You know what’s up. You followed the case last year. The one where California was trying to drop a hammer on video games and thereby a whole gauntlet of other mediums. The one they lost. California’s failed attempt wasn’t without its cost. In fact it’s costing the Soon To Be Below Sea-Level Residence a cool couple million.
Last November, the Supreme Court heard a case regarding video game sales in the state of California. It was kind of a big deal, possibly affecting how other forms of media were treated in regards to rules and regulations. Today the Supreme Court gave their decision, which smote the law with the power of a thousand Judicial Leg Drops.
At least that’s how it looks in my mind.
I’m not a lawyer. I don’t have legal knowledge. I can’t make an informed decision, to be honest. My initial response to everything is always “Anarchy! Anarchy! Burn it down, blow it up!” So my gut tells me that in the video game trial beginning today in California, I’m siding with the notion that video games should be protected under the first amendment. But please refer to the first couple of sentences, word?
The case unto itself is becoming quite a big fucking deal, with even heavies like Rush Limbaugh weighing in. Surprisingly (to me), weighing in in favor of video games being protected.
Unaware, or behind in the controversy? Stephen Totilo at Kotaku does an excellent job of distilling the case into tasty, easily consumable morsels.
The United States Supreme Court is hearing that video game case this week, right? Right. The State of California vs. The Entertainment Merchants Association and Entertainment Software Association (aka “The Video Game Industry”). Oral arguments begin at the Supreme Court in front of Justices Roberts, Thomas, Kagan and the rest on Tuesday at 10am ET.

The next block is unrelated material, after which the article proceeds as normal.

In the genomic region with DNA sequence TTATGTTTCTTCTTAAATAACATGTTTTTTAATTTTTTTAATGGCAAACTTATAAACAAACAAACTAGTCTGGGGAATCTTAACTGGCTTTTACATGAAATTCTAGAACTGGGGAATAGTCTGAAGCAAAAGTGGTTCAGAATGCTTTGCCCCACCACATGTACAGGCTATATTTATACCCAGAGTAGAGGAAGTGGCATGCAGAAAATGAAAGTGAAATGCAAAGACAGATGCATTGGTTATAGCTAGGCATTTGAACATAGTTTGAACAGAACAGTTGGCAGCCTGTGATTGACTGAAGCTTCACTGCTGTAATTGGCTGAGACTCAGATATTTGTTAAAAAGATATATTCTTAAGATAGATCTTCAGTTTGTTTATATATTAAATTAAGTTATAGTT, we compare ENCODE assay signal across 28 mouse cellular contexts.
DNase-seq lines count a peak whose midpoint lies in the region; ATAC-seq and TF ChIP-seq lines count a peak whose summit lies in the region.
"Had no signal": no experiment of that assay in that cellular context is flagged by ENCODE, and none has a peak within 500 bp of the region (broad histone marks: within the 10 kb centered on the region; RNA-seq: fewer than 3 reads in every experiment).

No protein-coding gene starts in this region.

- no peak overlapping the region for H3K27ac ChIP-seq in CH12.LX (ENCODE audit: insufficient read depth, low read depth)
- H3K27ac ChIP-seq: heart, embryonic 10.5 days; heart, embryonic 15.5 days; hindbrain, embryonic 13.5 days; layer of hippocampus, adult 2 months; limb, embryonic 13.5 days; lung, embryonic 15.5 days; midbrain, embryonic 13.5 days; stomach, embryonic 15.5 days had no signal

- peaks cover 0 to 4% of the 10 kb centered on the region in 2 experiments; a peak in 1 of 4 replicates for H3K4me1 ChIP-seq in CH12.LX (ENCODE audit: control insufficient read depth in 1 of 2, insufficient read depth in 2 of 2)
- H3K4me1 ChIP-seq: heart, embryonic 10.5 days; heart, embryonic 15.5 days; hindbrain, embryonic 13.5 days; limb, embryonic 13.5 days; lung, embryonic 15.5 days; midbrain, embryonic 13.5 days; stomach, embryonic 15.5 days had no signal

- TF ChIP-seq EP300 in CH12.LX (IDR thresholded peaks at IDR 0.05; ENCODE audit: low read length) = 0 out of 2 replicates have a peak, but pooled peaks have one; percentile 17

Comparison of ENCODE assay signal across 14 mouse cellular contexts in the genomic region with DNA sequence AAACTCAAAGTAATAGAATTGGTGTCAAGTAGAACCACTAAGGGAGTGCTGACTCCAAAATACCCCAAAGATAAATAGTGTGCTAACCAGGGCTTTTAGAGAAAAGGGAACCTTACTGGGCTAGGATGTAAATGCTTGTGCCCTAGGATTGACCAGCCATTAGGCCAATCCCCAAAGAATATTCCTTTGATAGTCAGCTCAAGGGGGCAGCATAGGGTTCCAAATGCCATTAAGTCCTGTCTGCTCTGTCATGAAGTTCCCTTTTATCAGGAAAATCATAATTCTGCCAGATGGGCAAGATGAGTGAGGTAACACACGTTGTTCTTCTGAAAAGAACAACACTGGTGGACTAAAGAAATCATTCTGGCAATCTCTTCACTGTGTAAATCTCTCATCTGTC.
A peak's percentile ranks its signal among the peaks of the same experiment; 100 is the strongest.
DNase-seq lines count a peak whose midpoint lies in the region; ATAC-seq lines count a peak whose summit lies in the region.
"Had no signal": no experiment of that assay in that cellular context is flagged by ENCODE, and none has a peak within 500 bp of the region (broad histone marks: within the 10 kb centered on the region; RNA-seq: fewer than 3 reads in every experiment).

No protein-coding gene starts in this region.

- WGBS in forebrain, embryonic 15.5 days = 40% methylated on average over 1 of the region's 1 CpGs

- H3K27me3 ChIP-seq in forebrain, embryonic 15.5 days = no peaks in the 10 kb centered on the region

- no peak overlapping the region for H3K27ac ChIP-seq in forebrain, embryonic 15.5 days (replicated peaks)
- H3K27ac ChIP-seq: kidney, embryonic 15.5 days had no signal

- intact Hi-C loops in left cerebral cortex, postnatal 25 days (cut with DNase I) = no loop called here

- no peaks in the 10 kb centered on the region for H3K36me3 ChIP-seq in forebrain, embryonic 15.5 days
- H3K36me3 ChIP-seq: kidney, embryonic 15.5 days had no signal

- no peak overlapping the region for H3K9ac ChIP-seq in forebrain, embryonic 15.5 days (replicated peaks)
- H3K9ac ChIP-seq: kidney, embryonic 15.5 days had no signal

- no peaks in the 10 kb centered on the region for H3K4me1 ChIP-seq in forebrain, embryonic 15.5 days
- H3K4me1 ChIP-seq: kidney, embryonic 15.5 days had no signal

What’s it about, again? Whether violent video games should be treated like pornography – in other words, whether there can be a type of violent video game that would be legal to sell to adults but illegal to sell to kids.
Oh, like R-rated movies? No, not like R-rated movies. It’s legal in the United States for a kid to go see an R-rated movie, even if it’s against the rules set forth by the movie industry. The only kind of movies that are illegal for kids to see are obscene ones (they’re illegal for anyone to sell to anyone of any age). Those movies would fall under a special category defined by the Supreme Court in the late 60s for certain kinds of sexual material. California wants violent video games to be treated like that extreme sexual content, something no violent movies, books or magazines are subject to.
So who got the idea that violent video games should be treated like Hustler magazine? The government of California and a bunch of other states. They’ve been trying to get this on the books for much of the past decade.
Do yourself a solid and read the entire article over at Kotaku. It’ll get you up to speed. So whether you agree with it or not, this case has some serious ramifications.